Measuring the cost of informal care
3rd November 2020
Research published today in BMC Medicine investigated the cost of informal care for people in the last 3 months of life. The research concluded that if they are well-supported, informal carers can play a role in providing care, and this can be done without detriment to them, providing they are helped. The research can also be used to develop robust business cases for palliative care to develop services.
The research is part of an international study by a team of researchers based at the Cicely Saunders Institute, Trinity College Dublin, the University of Bristol, the University of California San Francisco and the Icahn School of Medicine at Mount Sinai, New York. This is the first time that informal care costs have been compared internationally. The research aimed to quantify and compare informal care costs in the different countries and identify carer burden, rewards and caregiver grief in relation to care quality.
The researchers noted that more hours of informal care seemed to protect the carer in bereavement, and led to more positive feelings about caregiving. It may be that informal carers providing more support were more prepared for death, and ensured that the person they cared for did not feel a burden to others. These factors possibly protect against complicated grief. It also suggests that informal carers can be part of a wider caring team and this is not harmful to them, but they do need support to allow them to do this well. Improving community palliative care could improve the value of care, the patient and carer experience and reduce carer burden whilst also lessening formal care costs.
The study determined the informal care costs for older adults in the last 3 months of life, how these related to outcomes, and adjusted for care quality. The study was carried out in palliative care services in England (London), Ireland (Dublin) and the United States (San Francisco and New York).
The 767 people who took part in the study were the informal carers of patients receiving palliative care who had died. On average patients had received 66 – 76 hours of informal care per week. When the cost of this informal care was translated into financial equivalent value, informal care costs made up 58% of the overall costs of care. The data provides insights into how to improve care value at the end of life, which is profoundly needed, and will help develop robust business cases for palliative care.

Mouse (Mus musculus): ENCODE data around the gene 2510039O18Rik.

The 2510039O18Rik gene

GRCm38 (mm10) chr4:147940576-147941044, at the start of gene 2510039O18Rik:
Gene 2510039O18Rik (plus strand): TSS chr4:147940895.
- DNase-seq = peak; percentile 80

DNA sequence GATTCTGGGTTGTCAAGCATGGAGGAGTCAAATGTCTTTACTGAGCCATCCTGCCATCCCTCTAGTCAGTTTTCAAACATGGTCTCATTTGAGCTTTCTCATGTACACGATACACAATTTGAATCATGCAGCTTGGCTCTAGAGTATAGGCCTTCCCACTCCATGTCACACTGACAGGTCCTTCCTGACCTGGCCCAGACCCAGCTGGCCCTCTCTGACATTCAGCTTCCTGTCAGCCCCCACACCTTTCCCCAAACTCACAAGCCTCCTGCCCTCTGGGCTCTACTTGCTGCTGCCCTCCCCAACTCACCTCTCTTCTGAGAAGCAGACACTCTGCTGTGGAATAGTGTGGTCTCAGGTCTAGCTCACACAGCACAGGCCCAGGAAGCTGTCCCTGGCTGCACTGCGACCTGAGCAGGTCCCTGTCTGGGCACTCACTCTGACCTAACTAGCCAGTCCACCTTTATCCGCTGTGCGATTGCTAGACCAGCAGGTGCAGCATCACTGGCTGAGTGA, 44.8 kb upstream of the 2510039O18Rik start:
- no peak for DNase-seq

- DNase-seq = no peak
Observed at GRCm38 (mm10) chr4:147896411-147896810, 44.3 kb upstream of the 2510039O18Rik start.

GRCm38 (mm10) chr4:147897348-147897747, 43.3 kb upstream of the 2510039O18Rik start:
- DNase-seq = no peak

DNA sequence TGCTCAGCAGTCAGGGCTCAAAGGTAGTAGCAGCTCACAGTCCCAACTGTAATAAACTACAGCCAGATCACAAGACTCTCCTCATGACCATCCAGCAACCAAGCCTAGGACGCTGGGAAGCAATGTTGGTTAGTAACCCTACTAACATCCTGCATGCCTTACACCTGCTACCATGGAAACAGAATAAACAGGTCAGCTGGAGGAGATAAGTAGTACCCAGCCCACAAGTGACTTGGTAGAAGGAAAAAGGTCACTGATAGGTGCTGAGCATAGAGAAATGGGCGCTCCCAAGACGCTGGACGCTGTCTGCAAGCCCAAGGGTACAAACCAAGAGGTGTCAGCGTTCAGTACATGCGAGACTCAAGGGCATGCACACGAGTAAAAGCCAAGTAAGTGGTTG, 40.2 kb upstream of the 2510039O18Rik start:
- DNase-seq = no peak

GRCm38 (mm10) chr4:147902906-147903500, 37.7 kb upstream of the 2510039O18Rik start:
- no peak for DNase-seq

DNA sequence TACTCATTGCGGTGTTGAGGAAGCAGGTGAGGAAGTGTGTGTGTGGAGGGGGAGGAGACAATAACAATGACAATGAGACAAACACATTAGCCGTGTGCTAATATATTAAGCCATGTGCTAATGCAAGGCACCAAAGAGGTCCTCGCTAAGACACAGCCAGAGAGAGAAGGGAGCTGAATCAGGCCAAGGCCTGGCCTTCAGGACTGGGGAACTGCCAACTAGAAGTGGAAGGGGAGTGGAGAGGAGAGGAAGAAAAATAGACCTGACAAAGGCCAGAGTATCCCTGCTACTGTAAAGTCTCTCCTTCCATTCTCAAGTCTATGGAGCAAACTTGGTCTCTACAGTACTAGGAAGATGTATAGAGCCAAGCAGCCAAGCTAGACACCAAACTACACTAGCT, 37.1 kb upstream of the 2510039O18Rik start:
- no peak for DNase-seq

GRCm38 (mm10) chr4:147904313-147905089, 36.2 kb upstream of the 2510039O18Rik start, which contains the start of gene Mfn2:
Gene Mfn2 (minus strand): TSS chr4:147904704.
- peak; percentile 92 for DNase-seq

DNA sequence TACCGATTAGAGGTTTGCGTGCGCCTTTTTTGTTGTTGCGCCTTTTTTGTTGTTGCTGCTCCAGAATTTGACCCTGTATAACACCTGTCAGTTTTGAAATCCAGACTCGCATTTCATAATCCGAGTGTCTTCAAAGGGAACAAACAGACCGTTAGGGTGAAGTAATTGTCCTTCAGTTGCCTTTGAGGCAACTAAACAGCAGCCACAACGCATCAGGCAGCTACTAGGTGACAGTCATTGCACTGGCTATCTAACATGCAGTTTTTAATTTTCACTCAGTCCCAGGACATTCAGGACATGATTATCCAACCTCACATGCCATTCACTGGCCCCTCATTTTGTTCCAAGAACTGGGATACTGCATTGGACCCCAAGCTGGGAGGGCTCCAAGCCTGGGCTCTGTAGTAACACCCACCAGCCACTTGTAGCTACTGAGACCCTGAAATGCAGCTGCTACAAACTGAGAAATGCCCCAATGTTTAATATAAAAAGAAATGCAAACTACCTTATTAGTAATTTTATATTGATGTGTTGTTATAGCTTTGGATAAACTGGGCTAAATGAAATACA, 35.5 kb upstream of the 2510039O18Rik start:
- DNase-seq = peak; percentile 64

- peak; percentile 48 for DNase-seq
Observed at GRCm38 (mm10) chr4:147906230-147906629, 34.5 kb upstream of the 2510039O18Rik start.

Professor Irene Higginson, Scientific Director of Cicely Saunders International, and lead of the study said: “Family and friend carers do so much in helping people who need palliative care. Alongside being a wife, husband, partner, daughter, son, friend or other relation, our study shows the huge amount of practical help, advocacy, co-ordination and ‘being there’ that they provide. This costs more to society that do the formal care services, and when home care is of poor quality the burden on informal carers increases.”
Dr Steve Pantilat, from the University of California, San Francisco said: “Family and friends provide tremendous help with the practical and emotional issues that people need as they approach the end of life. We know that this kind of help is priceless and unpaid. We learned that, if paid, the care provided by family and friends would cost more than all the formal care provided by the healthcare system. In addition, caregiving while seen as a privilege for many, also takes its toll on the caregiver. As a society we need to recognise and support these caregivers to keep them healthy and to allow them to continue to care for their loved ones. Palliative care services are among the ways that we can better support caregivers to improve the quality of life for them and the person they are caring for.”
Higginson, I.J., Yi, D., Johnston, B.M. et al. Associations between informal care costs, care quality, carer rewards, burden and subsequent grief: the international, access, rights and empowerment mortality follow-back study of the last 3 months of life (IARE I study). BMC Med 18, 344 (2020). https://doi.org/10.1186/s12916-020-01768-7
The IARE 1 study is part of the BuildCARE programme, funded by Cicely Saunders International and The Atlantic Philanthropies.